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The Humanization of Brands

The Humanization of Brands

Consumers have unfortunately become more cynical about the motives of brands that consistently try to position themselves as providing life transforming benefits that are then revealed to be self-serving and inflexible.

As a result, consumers – especially Generation G – are turning to brands which have endeavored to cultivate a more human side*, whether it is through their packaging, their personality or the way they service their customers.

Mrs Meyers is a brand with a very strong human side. Not only does the packaging have tons of personality that speaks to warmth, authenticity and simplicity but Mrs. Meyers herself is very real and down to earth. She talks on the Mrs Meyers website of having a home that looks ‘lived in’ rather than perfect.

Southwest has cultivated a human side in a very different manner. When traveling with the airline you know that you will be entertained as well as informed, ensuring that you have a chance to relax and smile as well as arrive safely at your chosen destination.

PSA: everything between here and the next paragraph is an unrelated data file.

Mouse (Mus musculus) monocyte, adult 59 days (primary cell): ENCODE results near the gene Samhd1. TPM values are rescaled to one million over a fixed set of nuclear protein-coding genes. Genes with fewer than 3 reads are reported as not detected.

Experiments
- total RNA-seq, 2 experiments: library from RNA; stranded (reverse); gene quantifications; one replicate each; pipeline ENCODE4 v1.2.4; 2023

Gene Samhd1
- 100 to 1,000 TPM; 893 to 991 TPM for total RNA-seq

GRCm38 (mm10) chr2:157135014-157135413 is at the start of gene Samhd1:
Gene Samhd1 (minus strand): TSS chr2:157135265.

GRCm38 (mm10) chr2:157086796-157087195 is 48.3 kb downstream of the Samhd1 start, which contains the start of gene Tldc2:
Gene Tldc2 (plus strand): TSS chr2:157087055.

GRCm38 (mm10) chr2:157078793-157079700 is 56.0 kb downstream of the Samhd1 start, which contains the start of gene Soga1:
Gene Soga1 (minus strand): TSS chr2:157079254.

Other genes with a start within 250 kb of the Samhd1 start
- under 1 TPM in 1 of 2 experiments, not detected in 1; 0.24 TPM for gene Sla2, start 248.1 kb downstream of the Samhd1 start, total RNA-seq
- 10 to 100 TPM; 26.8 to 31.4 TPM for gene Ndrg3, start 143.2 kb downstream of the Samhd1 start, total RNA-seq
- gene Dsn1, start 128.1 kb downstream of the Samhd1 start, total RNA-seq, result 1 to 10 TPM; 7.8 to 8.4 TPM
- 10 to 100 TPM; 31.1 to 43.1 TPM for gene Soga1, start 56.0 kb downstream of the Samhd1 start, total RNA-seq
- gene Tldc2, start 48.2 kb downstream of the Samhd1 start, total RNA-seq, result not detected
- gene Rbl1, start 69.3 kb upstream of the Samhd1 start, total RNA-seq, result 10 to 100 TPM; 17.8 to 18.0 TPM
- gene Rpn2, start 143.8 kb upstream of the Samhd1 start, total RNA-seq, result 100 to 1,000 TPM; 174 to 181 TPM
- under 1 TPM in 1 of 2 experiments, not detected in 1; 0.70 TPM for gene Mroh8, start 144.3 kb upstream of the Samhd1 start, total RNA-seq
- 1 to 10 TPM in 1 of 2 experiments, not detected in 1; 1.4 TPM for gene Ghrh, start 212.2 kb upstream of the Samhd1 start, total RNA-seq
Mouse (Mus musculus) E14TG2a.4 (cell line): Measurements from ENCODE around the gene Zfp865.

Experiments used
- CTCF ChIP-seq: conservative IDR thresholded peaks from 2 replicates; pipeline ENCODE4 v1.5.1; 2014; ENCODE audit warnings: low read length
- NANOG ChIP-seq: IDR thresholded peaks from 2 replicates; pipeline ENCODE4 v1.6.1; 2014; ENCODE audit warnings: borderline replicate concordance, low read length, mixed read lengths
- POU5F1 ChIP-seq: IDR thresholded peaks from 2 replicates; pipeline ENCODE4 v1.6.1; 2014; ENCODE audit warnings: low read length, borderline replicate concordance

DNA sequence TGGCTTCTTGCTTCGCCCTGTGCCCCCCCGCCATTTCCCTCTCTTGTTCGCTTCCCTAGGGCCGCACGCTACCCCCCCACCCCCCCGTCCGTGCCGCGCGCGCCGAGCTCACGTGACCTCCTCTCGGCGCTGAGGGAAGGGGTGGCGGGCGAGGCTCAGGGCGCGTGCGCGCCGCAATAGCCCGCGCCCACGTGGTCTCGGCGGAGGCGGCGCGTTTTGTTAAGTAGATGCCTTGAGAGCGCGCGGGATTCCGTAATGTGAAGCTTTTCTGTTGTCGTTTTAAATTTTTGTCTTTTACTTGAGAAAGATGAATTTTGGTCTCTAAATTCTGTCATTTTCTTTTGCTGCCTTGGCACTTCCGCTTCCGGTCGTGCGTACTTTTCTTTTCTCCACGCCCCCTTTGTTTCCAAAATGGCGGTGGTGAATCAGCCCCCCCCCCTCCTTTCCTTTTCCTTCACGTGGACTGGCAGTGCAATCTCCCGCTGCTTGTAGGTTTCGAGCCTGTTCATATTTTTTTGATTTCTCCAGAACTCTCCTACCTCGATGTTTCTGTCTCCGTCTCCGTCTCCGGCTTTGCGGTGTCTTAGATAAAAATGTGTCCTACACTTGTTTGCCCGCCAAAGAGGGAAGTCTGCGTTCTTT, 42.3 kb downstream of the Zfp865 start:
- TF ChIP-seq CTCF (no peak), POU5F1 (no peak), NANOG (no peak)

Panera bread has chosen to humanize itself by allowing people who are self-employed to work in their restaurants for hours on end, without switching off their access to wifi or turfing them out when they have finished their coffee and bagels.

We have all experienced the difference between a human and a non human brand in a category, e.g. a retailer that consistently and genuinely seems interested in you when you walk in the door vs. one that seems to just be going through the motions.

TELOCITY THOUGHT: The opportunity to humanize your brand and therefore make deeper and more genuine connections with consumers, can lead to significant brand growth. Defining your brand’s DNA goes beyond articulating its functional performace to defining its purpose and personality; thereby humanizing it and strengthening its relationship with its audence.